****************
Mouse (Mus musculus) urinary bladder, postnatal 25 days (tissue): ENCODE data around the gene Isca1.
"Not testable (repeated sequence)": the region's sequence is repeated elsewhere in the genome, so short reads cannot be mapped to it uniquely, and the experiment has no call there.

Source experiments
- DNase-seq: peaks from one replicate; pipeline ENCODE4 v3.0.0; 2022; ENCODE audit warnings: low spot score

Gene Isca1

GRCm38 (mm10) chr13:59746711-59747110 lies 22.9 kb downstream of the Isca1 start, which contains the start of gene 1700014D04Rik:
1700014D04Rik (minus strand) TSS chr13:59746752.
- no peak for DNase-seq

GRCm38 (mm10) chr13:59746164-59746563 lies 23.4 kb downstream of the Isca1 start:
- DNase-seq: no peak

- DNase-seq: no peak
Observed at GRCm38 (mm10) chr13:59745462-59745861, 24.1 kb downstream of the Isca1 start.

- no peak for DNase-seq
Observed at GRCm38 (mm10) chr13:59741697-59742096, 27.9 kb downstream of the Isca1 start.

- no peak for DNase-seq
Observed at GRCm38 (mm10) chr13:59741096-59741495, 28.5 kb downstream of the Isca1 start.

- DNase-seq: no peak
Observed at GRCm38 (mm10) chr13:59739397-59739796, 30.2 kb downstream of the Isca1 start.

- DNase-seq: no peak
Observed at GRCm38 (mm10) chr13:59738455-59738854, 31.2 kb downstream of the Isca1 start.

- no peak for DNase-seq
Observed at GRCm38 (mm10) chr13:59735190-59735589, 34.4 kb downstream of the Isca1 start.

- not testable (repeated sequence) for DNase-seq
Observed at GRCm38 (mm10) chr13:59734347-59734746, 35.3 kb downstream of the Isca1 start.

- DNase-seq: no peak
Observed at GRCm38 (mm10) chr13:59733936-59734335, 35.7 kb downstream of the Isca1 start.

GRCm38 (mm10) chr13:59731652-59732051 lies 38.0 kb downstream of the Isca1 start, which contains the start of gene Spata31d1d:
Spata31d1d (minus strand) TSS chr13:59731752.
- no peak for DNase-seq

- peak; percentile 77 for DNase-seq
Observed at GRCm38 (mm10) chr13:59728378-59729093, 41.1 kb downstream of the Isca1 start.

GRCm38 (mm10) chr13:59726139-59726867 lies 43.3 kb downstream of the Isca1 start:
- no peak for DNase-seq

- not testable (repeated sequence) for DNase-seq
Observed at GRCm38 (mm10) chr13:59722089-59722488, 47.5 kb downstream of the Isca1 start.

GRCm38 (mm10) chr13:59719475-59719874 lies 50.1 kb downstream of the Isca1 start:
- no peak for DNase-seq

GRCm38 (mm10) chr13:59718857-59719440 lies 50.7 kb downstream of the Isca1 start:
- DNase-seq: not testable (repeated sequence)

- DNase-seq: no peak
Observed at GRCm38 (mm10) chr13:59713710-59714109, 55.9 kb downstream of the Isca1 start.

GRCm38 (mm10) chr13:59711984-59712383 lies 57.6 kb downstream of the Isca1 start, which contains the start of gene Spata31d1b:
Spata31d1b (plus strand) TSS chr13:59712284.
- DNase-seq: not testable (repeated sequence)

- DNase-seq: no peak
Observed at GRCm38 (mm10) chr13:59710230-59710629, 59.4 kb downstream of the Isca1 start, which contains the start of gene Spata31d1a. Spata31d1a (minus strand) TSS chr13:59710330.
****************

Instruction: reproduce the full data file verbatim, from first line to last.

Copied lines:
Mouse (Mus musculus) urinary bladder, postnatal 25 days (tissue): ENCODE data around the gene Isca1.
"Not testable (repeated sequence)": the region's sequence is repeated elsewhere in the genome, so short reads cannot be mapped to it uniquely, and the experiment has no call there.

Source experiments
- DNase-seq: peaks from one replicate; pipeline ENCODE4 v3.0.0; 2022; ENCODE audit warnings: low spot score

Gene Isca1

GRCm38 (mm10) chr13:59746711-59747110 lies 22.9 kb downstream of the Isca1 start, which contains the start of gene 1700014D04Rik:
1700014D04Rik (minus strand) TSS chr13:59746752.
- no peak for DNase-seq

GRCm38 (mm10) chr13:59746164-59746563 lies 23.4 kb downstream of the Isca1 start:
- DNase-seq: no peak

- DNase-seq: no peak
Observed at GRCm38 (mm10) chr13:59745462-59745861, 24.1 kb downstream of the Isca1 start.

- no peak for DNase-seq
Observed at GRCm38 (mm10) chr13:59741697-59742096, 27.9 kb downstream of the Isca1 start.

- no peak for DNase-seq
Observed at GRCm38 (mm10) chr13:59741096-59741495, 28.5 kb downstream of the Isca1 start.

- DNase-seq: no peak
Observed at GRCm38 (mm10) chr13:59739397-59739796, 30.2 kb downstream of the Isca1 start.

- DNase-seq: no peak
Observed at GRCm38 (mm10) chr13:59738455-59738854, 31.2 kb downstream of the Isca1 start.

- no peak for DNase-seq
Observed at GRCm38 (mm10) chr13:59735190-59735589, 34.4 kb downstream of the Isca1 start.

- not testable (repeated sequence) for DNase-seq
Observed at GRCm38 (mm10) chr13:59734347-59734746, 35.3 kb downstream of the Isca1 start.

- DNase-seq: no peak
Observed at GRCm38 (mm10) chr13:59733936-59734335, 35.7 kb downstream of the Isca1 start.

GRCm38 (mm10) chr13:59731652-59732051 lies 38.0 kb downstream of the Isca1 start, which contains the start of gene Spata31d1d:
Spata31d1d (minus strand) TSS chr13:59731752.
- no peak for DNase-seq

- peak; percentile 77 for DNase-seq
Observed at GRCm38 (mm10) chr13:59728378-59729093, 41.1 kb downstream of the Isca1 start.

GRCm38 (mm10) chr13:59726139-59726867 lies 43.3 kb downstream of the Isca1 start:
- no peak for DNase-seq

- not testable (repeated sequence) for DNase-seq
Observed at GRCm38 (mm10) chr13:59722089-59722488, 47.5 kb downstream of the Isca1 start.

GRCm38 (mm10) chr13:59719475-59719874 lies 50.1 kb downstream of the Isca1 start:
- no peak for DNase-seq

GRCm38 (mm10) chr13:59718857-59719440 lies 50.7 kb downstream of the Isca1 start:
- DNase-seq: not testable (repeated sequence)

- DNase-seq: no peak
Observed at GRCm38 (mm10) chr13:59713710-59714109, 55.9 kb downstream of the Isca1 start.

GRCm38 (mm10) chr13:59711984-59712383 lies 57.6 kb downstream of the Isca1 start, which contains the start of gene Spata31d1b:
Spata31d1b (plus strand) TSS chr13:59712284.
- DNase-seq: not testable (repeated sequence)

- DNase-seq: no peak
Observed at GRCm38 (mm10) chr13:59710230-59710629, 59.4 kb downstream of the Isca1 start, which contains the start of gene Spata31d1a. Spata31d1a (minus strand) TSS chr13:59710330.